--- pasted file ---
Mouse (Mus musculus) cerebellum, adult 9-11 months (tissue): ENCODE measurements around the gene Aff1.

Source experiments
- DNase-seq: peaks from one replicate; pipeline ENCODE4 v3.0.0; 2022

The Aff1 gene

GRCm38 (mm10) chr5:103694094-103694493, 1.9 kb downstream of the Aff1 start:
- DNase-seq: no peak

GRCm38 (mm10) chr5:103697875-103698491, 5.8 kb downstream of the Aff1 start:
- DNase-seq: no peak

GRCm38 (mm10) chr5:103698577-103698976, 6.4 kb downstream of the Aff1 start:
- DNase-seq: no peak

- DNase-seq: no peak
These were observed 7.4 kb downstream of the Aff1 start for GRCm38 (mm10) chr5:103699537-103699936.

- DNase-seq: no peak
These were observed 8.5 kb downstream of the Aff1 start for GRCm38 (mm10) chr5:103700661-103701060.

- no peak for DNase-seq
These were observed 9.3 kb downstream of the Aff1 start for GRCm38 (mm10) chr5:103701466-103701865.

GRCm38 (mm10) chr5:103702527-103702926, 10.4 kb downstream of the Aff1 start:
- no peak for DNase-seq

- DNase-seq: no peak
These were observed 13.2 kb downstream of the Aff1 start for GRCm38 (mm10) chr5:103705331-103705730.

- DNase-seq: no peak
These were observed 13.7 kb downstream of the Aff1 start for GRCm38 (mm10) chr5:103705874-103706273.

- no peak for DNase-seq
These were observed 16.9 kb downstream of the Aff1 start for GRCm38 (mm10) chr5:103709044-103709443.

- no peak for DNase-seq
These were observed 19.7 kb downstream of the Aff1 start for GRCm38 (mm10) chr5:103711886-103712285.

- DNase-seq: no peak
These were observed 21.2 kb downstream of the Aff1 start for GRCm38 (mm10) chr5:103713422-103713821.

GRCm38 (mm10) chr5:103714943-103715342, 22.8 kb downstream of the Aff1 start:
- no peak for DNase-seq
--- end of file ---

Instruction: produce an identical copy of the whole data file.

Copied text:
Mouse (Mus musculus) cerebellum, adult 9-11 months (tissue): ENCODE measurements around the gene Aff1.

Source experiments
- DNase-seq: peaks from one replicate; pipeline ENCODE4 v3.0.0; 2022

The Aff1 gene

GRCm38 (mm10) chr5:103694094-103694493, 1.9 kb downstream of the Aff1 start:
- DNase-seq: no peak

GRCm38 (mm10) chr5:103697875-103698491, 5.8 kb downstream of the Aff1 start:
- DNase-seq: no peak

GRCm38 (mm10) chr5:103698577-103698976, 6.4 kb downstream of the Aff1 start:
- DNase-seq: no peak

- DNase-seq: no peak
These were observed 7.4 kb downstream of the Aff1 start for GRCm38 (mm10) chr5:103699537-103699936.

- DNase-seq: no peak
These were observed 8.5 kb downstream of the Aff1 start for GRCm38 (mm10) chr5:103700661-103701060.

- no peak for DNase-seq
These were observed 9.3 kb downstream of the Aff1 start for GRCm38 (mm10) chr5:103701466-103701865.

GRCm38 (mm10) chr5:103702527-103702926, 10.4 kb downstream of the Aff1 start:
- no peak for DNase-seq

- DNase-seq: no peak
These were observed 13.2 kb downstream of the Aff1 start for GRCm38 (mm10) chr5:103705331-103705730.

- DNase-seq: no peak
These were observed 13.7 kb downstream of the Aff1 start for GRCm38 (mm10) chr5:103705874-103706273.

- no peak for DNase-seq
These were observed 16.9 kb downstream of the Aff1 start for GRCm38 (mm10) chr5:103709044-103709443.

- no peak for DNase-seq
These were observed 19.7 kb downstream of the Aff1 start for GRCm38 (mm10) chr5:103711886-103712285.

- DNase-seq: no peak
These were observed 21.2 kb downstream of the Aff1 start for GRCm38 (mm10) chr5:103713422-103713821.

GRCm38 (mm10) chr5:103714943-103715342, 22.8 kb downstream of the Aff1 start:
- no peak for DNase-seq